With the summer holidays approaching, now is the time to think about how you’ll fill staffing gaps quickly. Casual employees could be the answer.

Unexpected events, such as a staff member calling in sick, can potentially derail your business day. So having casual staff available is very useful.

But tread carefully – if you treat casual workers like part-time staff, eg give them regular hours, this is a breach of employment law.


Casual work is intermittent or irregular, and casual employees don’t have to accept every offer of work you make. To make sure you know the difference between casuals and part-timers, check out’s visual guide to employee types.


Just like the rest of your employees, people who work casually for you need an employment agreement. MBIE’s online employment agreement buildercan guide you through the process.

The casual agreement should make it clear:

  • There is no guarantee of work on a specific day.
  • The amount of work they’ll get will fluctuate.
  • How you’ll let them know when you would like them to work.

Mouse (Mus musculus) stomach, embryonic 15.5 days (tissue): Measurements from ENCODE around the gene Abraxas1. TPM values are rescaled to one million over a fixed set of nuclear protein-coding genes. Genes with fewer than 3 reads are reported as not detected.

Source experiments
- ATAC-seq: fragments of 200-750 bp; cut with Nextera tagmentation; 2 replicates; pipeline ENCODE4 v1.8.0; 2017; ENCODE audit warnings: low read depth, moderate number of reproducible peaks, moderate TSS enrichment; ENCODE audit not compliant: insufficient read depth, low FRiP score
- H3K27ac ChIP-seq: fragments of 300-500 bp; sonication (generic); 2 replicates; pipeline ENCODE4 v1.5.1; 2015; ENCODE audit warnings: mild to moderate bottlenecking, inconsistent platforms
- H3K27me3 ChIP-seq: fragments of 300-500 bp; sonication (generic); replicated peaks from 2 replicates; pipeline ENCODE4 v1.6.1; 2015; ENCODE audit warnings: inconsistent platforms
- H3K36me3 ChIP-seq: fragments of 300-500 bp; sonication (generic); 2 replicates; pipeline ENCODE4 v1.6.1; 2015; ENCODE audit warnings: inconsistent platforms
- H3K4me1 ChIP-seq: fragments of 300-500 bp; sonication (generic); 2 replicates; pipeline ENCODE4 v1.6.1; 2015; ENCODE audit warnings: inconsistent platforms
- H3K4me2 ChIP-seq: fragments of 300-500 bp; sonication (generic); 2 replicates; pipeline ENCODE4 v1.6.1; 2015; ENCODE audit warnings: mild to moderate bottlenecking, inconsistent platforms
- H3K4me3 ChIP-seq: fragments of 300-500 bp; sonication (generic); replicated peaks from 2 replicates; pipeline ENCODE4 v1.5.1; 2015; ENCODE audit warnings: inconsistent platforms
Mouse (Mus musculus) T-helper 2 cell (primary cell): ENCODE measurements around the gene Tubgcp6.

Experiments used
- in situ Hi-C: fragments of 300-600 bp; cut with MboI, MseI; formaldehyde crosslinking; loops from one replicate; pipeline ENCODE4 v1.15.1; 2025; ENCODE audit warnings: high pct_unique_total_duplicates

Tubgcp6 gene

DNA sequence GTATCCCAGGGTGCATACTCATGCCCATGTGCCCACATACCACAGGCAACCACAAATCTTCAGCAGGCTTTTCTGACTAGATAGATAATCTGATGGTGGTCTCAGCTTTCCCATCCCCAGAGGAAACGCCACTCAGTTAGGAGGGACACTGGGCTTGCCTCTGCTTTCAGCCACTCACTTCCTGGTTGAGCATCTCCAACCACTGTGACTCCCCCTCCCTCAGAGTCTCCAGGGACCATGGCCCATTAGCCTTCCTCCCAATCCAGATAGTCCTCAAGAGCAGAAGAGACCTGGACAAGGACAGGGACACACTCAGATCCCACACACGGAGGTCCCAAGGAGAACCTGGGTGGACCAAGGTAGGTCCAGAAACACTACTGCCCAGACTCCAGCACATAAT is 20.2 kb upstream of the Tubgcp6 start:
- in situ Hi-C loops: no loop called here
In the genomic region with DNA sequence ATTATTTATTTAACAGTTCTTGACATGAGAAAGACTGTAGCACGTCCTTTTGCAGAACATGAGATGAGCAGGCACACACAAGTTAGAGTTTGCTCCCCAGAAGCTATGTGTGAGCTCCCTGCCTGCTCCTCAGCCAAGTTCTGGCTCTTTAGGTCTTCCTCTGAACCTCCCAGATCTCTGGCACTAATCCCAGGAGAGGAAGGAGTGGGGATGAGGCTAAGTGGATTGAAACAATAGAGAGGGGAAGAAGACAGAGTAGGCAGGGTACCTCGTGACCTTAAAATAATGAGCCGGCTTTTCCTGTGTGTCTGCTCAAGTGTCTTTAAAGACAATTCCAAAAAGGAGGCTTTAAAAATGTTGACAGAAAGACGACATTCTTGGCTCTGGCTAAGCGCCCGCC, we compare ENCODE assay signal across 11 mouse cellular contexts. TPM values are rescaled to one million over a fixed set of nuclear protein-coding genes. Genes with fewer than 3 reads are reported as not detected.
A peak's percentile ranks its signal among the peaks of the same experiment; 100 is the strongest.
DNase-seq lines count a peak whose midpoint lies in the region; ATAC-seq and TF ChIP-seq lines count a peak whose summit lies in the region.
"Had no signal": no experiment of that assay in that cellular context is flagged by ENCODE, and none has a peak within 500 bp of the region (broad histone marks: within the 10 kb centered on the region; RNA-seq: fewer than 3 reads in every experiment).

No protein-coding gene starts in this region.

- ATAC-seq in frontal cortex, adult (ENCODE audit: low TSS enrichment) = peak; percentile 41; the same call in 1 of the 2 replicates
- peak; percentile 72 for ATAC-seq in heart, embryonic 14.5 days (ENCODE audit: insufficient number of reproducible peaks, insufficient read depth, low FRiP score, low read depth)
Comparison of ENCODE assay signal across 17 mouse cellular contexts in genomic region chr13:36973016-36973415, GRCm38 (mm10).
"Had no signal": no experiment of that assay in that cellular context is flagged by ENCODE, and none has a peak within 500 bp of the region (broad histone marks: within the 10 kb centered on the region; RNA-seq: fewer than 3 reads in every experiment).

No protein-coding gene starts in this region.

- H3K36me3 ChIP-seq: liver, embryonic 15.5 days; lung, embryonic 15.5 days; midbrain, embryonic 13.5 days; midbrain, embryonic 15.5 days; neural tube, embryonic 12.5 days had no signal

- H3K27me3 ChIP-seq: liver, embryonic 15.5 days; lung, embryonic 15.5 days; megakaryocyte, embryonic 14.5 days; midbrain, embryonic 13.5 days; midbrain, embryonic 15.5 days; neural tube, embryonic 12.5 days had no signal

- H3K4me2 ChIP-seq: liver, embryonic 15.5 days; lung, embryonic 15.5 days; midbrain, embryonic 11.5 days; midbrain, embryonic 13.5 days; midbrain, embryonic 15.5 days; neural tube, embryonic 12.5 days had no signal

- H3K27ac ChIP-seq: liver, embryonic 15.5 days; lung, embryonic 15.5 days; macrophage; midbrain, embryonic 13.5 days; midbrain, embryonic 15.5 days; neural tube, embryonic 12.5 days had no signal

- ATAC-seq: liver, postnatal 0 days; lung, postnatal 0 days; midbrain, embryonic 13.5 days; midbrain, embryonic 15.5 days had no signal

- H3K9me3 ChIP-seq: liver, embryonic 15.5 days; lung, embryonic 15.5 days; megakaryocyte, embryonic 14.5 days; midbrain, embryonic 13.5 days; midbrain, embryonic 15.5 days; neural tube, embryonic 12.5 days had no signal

• They’re not obliged to make themselves available for work if asked.

Don’t get them confused with part-time workers – if the work is in a regular pattern, they’re not casuals and should have a permanent part-time agreement.

As an employer, remember to keep records of the start and finish dates for workers, and make sure new staff complete a tax code declaration form(IR330).

Time off

Casual employees are entitled to holidays. Because they don’t have set hours, you can agree with them that instead of earning annual leave, you’ll pay them an extra 8% of their salary or wage each pay day.

They’re also entitled to sick leave and bereavement leave after six months of starting work with you if they fulfil certain criteria regarding their hours.Holidays and leave are explained on the website.

If you employ casual agricultural workers, then check out the Inland Revenue website for information on how to tax their pay.